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[Bug 5289] "##defined" in wildcards

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Date: Fri, 07 Dec 2007 09:14:38 +0000
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To: www-xml-schema-comments@w3.org
Message-Id: <E1J0ZI6-0001Ka-AO@wiggum.w3.org>

http://www.w3.org/Bugs/Public/show_bug.cgi?id=5289





------- Comment #2 from mike@saxonica.com  2007-12-07 09:14 -------
Noah, your comment seems to be making some technical arguments, but it is
mostly a "point of order" that suggests the issue should not be opened because
it has already been adequately discussed. 

I'm in the slightly ambiguous position here in that I'm a member of the working
group, but I wasn't a member at the time of those discussions. But I don't
think I would feel inhibited from making this comment even if I had initially
been the leading exponent or opponent of the current feature.

My experience of standards work is that you always get a better standard if it
is informed by implementation experience, and that implementing a specification
always yields new insights that were not available when the feature was
initially discussed "in a vacuum". My understanding of the last call process is
that it is there to encourage people to start implementing the specification
and to report their experiences, and I do not think there are any process
grounds for rejecting such feedback.

As for the technical point, I'm not sure I understand your remark that we don't
talk about "adding an element" to a schema. It's true that we don't have a very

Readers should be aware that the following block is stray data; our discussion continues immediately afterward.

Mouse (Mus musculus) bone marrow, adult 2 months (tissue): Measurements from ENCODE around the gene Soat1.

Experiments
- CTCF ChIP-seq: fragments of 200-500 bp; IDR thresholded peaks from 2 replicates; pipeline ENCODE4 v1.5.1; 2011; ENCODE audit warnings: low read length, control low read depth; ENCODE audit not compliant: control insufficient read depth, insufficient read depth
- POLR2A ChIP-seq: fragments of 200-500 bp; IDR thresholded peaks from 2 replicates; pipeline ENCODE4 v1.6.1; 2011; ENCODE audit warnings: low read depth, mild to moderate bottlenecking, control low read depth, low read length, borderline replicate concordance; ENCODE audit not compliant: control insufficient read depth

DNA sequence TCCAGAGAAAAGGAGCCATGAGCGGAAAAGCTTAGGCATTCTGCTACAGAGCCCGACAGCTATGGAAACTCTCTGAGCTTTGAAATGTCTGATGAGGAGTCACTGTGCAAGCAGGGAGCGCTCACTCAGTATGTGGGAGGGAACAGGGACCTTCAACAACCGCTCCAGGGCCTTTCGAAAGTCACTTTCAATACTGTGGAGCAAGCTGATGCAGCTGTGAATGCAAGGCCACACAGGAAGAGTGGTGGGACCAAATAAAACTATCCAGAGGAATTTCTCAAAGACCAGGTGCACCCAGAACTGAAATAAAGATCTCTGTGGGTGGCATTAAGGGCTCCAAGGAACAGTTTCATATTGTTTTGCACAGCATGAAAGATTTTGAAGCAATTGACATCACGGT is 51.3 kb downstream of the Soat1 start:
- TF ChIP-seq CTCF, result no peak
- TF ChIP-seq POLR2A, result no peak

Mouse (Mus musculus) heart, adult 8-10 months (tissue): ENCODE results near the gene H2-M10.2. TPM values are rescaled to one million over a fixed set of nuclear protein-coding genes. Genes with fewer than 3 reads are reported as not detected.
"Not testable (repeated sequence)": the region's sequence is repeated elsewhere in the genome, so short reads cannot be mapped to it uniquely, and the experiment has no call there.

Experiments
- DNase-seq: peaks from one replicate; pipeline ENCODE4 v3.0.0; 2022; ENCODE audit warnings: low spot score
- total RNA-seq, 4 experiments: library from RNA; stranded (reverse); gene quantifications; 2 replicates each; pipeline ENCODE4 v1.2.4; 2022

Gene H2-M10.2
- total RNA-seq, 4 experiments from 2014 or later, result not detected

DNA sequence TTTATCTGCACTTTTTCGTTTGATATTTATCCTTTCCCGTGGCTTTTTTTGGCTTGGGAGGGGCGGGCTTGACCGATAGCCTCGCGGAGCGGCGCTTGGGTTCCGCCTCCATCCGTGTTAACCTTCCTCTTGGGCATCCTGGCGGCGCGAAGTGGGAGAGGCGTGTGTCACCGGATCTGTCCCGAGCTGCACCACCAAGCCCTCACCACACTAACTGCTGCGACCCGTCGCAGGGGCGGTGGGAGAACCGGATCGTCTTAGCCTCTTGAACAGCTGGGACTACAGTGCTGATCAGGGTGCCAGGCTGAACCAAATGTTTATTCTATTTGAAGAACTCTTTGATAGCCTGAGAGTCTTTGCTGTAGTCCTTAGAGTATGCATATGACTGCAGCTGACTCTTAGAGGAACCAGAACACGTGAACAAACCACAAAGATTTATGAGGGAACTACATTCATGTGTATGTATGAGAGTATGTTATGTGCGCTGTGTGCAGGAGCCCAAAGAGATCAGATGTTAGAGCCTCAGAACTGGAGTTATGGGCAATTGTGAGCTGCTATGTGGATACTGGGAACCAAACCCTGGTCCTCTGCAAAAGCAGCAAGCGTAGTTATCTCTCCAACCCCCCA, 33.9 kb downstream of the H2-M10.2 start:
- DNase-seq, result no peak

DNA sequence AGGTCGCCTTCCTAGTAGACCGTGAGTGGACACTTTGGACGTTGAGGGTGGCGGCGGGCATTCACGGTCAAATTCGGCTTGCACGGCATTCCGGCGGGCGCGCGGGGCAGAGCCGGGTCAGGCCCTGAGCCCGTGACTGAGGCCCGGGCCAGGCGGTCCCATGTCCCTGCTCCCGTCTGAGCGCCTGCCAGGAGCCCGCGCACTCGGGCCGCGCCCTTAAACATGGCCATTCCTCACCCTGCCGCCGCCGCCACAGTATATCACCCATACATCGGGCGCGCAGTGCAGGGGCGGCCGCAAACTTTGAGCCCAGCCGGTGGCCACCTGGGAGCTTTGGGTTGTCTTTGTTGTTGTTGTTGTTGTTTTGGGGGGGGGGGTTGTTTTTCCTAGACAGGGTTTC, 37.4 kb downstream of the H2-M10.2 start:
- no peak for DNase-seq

well articulated model of schema construction, but we do explicitly say that
the process can be incremental, and that you can use some definitions in the
schema before all definitions are available. All my comment is doing is to
point out that the new ##defined facility adds further implementation
complexity to the process of incremental schema construction.

I also think that we should give more thought to the XML database scenario.
This isn't my scenario as an implementor, but I do come across it as a user and
as a consultant. There are a number of different ways that an XML database can
implement the concept of "a schema", but in most of them, schemas as well as
instances are likely to be long-lived, and to change over time. It sems to me
that action-at-a-distance facilities like ##defined make it more difficult to
ensure that when changes are made to a schema, they are being made in a
backward-compatible way, that is, to guarantee that all existing instances will
remain valid. 
Received on Friday, 7 December 2007 09:14:45 UTC

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